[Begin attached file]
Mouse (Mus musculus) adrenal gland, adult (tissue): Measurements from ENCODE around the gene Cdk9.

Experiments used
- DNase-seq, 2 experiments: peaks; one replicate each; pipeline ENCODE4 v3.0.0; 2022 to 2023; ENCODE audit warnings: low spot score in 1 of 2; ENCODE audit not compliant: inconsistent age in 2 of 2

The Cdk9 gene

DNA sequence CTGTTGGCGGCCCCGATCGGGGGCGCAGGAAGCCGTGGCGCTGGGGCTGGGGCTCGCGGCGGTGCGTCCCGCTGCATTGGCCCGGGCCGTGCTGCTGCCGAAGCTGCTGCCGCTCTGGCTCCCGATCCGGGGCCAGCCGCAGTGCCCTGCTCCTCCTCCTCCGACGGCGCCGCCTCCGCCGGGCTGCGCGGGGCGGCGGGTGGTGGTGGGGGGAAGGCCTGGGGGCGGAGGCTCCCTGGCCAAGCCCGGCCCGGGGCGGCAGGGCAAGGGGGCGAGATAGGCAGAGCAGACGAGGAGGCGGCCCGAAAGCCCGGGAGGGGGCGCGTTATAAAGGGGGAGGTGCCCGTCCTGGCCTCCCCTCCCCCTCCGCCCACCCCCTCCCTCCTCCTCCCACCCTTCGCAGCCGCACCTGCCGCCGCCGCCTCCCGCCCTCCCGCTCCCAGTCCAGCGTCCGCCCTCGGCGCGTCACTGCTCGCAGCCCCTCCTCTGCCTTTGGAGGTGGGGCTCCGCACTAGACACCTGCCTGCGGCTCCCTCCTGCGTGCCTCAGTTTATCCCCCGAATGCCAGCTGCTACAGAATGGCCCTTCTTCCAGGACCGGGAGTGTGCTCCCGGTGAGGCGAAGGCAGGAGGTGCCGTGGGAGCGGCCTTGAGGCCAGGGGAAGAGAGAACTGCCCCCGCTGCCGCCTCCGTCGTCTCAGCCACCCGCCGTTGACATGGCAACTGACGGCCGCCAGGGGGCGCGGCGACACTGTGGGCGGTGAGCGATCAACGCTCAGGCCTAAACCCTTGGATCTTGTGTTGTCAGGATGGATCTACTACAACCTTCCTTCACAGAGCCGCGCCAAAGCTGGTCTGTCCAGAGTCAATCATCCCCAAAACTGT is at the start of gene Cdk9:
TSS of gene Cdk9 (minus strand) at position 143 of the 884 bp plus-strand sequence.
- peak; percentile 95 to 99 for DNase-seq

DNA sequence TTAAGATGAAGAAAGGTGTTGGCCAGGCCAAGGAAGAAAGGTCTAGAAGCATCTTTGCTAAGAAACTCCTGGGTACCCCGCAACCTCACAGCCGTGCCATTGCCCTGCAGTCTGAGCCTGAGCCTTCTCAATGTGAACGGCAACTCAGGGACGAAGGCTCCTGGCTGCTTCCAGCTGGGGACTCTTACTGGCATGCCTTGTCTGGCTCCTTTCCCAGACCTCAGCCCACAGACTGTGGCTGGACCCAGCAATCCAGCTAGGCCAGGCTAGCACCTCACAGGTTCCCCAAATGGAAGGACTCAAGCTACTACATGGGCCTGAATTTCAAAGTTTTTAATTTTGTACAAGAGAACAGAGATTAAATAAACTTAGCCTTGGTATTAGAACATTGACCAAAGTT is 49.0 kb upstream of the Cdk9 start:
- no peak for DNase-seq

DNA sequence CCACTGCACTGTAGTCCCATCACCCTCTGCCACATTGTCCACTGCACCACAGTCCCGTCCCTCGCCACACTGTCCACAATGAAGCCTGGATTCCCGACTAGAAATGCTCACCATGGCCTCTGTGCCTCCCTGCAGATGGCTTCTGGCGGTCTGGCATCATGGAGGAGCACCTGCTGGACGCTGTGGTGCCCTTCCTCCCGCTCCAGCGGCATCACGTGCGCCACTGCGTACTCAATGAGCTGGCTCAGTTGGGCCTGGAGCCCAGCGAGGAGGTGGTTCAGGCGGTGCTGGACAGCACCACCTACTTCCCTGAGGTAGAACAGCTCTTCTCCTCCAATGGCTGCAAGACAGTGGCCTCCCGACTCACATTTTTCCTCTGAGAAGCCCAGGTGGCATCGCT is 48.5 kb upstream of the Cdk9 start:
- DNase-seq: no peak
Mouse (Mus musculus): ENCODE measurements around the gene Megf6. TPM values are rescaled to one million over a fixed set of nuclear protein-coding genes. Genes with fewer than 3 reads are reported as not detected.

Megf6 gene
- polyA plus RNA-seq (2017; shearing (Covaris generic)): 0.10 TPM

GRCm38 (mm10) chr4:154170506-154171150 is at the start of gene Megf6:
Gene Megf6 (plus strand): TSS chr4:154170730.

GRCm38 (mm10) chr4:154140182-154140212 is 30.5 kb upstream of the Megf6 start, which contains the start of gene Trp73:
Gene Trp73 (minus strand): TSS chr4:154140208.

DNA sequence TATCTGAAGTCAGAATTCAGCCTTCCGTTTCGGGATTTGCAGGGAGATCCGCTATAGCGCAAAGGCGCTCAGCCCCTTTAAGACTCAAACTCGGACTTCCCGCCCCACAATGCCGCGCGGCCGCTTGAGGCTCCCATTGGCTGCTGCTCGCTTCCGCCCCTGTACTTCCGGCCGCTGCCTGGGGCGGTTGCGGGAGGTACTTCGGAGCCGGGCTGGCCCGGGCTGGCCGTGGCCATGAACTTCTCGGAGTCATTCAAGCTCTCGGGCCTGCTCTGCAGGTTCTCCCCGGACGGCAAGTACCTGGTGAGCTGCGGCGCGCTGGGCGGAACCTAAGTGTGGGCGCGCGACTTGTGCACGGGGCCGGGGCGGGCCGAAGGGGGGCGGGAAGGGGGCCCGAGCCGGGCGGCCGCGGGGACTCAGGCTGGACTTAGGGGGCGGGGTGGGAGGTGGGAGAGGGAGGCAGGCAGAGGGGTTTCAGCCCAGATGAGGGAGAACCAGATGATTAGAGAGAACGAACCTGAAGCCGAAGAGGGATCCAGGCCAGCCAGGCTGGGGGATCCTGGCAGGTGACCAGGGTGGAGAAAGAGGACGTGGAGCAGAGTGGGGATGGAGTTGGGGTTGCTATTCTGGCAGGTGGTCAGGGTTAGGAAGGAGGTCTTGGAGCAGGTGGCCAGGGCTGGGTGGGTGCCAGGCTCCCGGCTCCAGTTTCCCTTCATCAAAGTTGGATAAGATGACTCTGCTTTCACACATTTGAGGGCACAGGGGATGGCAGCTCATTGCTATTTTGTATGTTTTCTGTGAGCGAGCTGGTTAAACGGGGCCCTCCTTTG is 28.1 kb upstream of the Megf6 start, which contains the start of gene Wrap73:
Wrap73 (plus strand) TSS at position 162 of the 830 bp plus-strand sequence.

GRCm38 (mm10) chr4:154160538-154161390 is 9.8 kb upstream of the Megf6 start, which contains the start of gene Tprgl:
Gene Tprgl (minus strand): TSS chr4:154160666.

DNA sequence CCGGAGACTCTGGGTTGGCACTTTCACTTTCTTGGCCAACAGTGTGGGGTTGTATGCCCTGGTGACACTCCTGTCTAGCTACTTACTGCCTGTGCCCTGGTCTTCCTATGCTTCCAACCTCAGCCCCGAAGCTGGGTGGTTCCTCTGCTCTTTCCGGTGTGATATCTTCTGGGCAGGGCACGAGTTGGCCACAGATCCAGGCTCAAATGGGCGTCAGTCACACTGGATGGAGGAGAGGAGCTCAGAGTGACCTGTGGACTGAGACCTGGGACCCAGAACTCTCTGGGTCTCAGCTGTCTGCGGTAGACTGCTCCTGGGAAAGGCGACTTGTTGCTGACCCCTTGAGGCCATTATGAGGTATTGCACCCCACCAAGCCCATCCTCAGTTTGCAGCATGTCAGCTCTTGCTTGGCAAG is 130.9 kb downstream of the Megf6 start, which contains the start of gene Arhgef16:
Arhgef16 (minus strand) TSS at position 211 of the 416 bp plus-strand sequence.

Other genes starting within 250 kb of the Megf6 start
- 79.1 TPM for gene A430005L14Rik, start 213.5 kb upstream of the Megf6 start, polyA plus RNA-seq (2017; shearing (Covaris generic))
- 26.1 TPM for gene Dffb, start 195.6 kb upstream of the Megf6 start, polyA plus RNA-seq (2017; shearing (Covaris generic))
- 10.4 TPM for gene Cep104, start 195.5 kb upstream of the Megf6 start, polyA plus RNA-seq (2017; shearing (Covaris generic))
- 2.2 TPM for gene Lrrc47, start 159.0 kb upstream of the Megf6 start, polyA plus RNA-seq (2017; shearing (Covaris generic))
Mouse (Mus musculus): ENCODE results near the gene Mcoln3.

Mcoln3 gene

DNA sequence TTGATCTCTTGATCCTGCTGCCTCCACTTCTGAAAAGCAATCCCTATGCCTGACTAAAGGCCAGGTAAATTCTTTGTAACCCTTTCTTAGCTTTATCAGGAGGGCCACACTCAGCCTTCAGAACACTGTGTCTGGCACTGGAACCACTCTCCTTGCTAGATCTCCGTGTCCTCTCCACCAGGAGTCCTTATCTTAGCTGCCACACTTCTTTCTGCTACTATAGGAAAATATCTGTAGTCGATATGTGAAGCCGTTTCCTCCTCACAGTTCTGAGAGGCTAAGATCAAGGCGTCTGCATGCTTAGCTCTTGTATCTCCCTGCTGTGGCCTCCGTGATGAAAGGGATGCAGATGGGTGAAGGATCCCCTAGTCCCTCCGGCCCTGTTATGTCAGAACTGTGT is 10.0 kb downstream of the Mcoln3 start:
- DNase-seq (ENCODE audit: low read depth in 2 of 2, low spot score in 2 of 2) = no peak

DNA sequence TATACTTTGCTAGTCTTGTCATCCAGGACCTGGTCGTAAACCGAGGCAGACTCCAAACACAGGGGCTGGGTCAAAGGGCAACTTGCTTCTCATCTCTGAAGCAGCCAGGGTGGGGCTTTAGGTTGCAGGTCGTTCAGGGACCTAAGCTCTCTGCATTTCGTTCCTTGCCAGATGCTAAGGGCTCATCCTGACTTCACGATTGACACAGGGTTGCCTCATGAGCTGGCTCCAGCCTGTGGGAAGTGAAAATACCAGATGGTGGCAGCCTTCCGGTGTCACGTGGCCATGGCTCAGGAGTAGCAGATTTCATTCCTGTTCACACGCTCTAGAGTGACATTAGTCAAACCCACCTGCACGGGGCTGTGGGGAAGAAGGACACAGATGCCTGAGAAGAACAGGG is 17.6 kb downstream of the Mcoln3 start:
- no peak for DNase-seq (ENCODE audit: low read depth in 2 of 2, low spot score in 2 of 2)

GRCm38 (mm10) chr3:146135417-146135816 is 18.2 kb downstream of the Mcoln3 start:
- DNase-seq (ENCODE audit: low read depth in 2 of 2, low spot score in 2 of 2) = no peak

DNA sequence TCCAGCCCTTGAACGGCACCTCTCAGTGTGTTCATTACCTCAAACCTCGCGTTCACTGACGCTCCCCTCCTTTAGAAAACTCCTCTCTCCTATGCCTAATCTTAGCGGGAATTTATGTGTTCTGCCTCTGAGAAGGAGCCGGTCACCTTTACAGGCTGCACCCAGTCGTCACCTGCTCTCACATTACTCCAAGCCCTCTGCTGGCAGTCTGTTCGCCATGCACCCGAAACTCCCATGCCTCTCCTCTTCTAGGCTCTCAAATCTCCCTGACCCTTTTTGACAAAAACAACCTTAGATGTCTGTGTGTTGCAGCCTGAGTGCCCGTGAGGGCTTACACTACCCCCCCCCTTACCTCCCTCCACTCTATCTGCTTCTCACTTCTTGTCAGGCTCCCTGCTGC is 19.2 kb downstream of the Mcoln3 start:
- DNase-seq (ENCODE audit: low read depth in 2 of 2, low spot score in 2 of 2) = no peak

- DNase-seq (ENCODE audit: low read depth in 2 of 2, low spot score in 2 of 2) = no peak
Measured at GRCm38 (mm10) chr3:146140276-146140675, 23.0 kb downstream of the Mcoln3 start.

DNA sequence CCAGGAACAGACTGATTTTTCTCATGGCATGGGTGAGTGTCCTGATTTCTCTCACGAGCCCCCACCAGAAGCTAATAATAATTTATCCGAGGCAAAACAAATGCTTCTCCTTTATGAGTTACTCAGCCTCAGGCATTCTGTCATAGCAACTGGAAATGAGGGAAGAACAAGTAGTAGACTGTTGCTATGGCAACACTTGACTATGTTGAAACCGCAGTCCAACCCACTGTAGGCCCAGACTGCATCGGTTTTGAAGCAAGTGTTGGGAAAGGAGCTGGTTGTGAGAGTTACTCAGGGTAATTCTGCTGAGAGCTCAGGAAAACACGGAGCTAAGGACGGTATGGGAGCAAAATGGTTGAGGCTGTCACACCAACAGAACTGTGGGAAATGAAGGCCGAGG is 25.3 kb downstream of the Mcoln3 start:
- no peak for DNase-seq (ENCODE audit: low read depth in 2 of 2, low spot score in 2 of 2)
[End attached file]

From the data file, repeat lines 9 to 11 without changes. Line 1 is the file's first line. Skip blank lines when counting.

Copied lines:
- no peak for DNase-seq

DNA sequence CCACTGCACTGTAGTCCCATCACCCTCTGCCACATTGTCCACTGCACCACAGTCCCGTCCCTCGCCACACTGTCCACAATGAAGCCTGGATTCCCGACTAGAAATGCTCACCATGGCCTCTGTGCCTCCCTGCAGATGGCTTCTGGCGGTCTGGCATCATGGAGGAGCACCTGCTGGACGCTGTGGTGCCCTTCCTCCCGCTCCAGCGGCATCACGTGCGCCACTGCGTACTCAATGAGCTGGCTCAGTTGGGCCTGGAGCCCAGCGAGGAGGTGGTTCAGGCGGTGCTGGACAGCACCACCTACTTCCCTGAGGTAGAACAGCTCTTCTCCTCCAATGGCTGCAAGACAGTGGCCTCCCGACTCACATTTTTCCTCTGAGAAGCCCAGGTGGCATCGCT is 48.5 kb upstream of the Cdk9 start:
- DNase-seq: no peak